Cash registers may not be ringing at the mall, but for a few days this week beleaguered retailers could live in a fantasy world where not only would customers line up to buy again, but sales clerks could use a slick touchscreen to upsell them even more goods, right from the register.
The Point of Sale system unveiled at the National Retail Federation confab in New York (and shown in the video above, created by Fast Company videographer Michael Shick) is a futuristic device that would have been right at home at last week’s Consumer Electronics Show in Vegas. It was designed by a team at frog design’s San Francisco office for Intel as a “show car,” similar to the concept cars you might see at the Detroit Auto Show, says Katie Dill, the project’s manager. “They wanted something that would be a show-stopper,” she says. But a real manufacturer will have to step up before you’re likely to see it at the Gap.
The goal of the exercise was to combine the recommendation engines of online with real-time, real-life personal persuasion to generate added revenue. This device would “equip salespeople to make smarter suggestions and be more efficient, since they wouldn’t have to run all over,” says Dill.
When a customer swipes a loyalty card, his or her purchase history would come up on the vertical screen. As the salesperson rings up the merchandise, additional suggestions appear, acting as a sort of kiosk-cum-billboard. All this is opt-in, says Dill, so that if you don’t want the folks in line behind you to know that you’re buying an assortment of frisky panties and a push-up bra, the information stays confidential. What happens at the register, stays at the register.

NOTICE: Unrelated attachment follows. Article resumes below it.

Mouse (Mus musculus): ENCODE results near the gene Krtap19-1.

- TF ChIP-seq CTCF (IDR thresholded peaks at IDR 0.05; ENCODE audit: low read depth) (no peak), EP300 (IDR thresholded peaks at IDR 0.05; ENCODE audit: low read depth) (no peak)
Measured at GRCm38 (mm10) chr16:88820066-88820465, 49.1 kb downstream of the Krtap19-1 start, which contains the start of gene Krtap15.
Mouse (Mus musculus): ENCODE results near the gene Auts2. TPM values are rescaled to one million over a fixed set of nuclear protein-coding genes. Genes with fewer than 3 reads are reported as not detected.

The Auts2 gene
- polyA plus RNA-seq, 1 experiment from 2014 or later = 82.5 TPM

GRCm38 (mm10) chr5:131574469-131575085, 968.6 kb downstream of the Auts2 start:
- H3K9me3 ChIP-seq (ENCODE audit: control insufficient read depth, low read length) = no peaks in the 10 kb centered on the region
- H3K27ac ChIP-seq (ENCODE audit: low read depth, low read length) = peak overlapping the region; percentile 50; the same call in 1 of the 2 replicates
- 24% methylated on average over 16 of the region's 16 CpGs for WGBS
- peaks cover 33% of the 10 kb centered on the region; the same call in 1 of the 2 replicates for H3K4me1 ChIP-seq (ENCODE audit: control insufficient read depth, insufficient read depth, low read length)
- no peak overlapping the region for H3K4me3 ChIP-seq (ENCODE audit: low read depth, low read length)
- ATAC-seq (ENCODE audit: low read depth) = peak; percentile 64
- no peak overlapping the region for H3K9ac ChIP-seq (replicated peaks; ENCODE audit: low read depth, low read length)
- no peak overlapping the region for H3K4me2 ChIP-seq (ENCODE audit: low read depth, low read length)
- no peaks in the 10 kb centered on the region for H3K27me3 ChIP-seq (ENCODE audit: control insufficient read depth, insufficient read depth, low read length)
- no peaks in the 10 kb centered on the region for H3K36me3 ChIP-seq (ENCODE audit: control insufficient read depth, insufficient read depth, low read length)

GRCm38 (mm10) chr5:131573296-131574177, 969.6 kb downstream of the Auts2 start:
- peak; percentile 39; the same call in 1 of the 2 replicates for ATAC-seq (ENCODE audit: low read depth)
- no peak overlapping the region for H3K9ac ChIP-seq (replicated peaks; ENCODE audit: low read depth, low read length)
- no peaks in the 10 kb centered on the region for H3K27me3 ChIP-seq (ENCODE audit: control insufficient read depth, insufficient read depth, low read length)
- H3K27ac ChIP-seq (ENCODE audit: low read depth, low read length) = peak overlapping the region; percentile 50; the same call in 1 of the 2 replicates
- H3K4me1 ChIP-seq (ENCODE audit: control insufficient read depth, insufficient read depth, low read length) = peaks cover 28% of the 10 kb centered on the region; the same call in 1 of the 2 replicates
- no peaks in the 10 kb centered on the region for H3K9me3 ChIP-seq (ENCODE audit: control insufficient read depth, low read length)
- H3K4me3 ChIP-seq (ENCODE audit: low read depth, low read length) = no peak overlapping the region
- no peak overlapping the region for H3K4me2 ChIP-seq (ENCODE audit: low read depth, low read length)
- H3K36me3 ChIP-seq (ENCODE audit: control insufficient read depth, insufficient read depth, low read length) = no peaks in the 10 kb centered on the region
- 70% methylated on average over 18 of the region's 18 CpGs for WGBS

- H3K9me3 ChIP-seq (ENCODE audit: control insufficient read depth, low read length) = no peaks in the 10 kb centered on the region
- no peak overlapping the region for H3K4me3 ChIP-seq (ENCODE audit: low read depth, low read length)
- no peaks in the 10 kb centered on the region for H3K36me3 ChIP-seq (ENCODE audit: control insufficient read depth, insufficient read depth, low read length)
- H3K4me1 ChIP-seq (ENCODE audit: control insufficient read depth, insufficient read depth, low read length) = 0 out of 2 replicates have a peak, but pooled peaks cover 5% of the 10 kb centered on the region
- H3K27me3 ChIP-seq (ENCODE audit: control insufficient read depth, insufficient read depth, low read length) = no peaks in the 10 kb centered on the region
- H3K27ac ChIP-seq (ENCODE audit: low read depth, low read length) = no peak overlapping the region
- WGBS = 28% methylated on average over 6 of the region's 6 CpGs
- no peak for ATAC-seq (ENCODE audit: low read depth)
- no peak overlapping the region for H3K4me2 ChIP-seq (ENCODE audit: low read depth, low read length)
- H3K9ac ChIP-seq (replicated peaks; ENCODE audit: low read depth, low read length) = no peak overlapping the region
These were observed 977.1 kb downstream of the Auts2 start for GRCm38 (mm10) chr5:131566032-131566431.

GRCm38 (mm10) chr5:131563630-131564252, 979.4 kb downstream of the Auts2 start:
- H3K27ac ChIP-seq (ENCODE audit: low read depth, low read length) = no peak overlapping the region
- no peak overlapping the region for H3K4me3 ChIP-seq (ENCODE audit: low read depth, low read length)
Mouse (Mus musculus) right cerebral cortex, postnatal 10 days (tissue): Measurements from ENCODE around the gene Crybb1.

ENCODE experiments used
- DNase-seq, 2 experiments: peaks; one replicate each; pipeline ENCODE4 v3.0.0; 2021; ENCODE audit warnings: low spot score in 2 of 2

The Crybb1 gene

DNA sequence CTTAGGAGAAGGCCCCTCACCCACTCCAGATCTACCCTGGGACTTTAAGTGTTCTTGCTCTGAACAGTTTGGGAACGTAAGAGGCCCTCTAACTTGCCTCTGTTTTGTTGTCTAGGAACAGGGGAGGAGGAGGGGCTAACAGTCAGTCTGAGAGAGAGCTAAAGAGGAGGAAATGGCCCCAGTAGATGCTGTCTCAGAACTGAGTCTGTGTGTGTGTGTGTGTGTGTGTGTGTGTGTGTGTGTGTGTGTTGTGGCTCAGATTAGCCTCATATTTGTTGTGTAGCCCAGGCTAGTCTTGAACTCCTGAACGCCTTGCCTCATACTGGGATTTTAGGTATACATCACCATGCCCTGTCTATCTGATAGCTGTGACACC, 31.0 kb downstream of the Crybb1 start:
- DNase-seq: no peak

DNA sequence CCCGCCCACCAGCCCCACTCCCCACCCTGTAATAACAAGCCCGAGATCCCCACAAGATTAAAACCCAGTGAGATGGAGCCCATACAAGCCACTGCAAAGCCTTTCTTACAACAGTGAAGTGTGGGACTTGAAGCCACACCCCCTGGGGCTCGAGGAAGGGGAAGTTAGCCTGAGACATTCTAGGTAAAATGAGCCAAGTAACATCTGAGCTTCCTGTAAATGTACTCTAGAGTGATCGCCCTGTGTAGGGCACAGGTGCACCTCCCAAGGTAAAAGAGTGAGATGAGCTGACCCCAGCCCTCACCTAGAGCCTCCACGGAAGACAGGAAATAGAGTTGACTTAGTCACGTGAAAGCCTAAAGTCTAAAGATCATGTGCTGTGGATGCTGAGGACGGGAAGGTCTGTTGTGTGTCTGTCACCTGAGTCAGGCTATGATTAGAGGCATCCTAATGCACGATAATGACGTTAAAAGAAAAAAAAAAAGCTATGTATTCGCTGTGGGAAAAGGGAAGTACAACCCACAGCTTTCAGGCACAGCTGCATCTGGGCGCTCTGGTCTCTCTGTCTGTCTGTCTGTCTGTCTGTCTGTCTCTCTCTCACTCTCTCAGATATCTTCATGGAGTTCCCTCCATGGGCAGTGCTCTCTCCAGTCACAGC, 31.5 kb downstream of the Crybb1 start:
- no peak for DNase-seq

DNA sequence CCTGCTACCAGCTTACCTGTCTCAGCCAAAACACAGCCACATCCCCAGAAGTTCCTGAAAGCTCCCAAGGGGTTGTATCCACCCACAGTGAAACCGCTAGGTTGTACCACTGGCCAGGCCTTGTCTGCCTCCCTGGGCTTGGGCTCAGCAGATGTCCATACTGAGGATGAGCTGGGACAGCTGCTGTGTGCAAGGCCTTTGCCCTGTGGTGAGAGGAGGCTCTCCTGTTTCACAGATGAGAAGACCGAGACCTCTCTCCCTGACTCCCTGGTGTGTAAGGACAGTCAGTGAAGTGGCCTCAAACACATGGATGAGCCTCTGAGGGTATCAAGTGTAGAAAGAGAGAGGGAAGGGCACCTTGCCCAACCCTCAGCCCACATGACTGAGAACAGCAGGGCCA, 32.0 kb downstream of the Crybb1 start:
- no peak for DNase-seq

The kiosk is equipped for payment by cellphone, a nifty feature that automatically sends receipts and coupons to your phone or email. No more lost receipts!
Powered by Intel’s Core2 Duo mobile processor, the system would, conceivably, use 70% less power than existing registers. Retailers need not leave their systems on all night, as they do now, since they can simply boot-up each morning instead. All these energy savings could eventually help off-set the system’s premium price.
Still, this doesn’t answer the more compelling question: if you build it, will they come? Even the slickest gadgetry is unlikely to lure consumers for whom the joy of shopping has lost its luster. But look for some of these features to wend their way into next-gen registers when it’s finally safe to go back to the mall.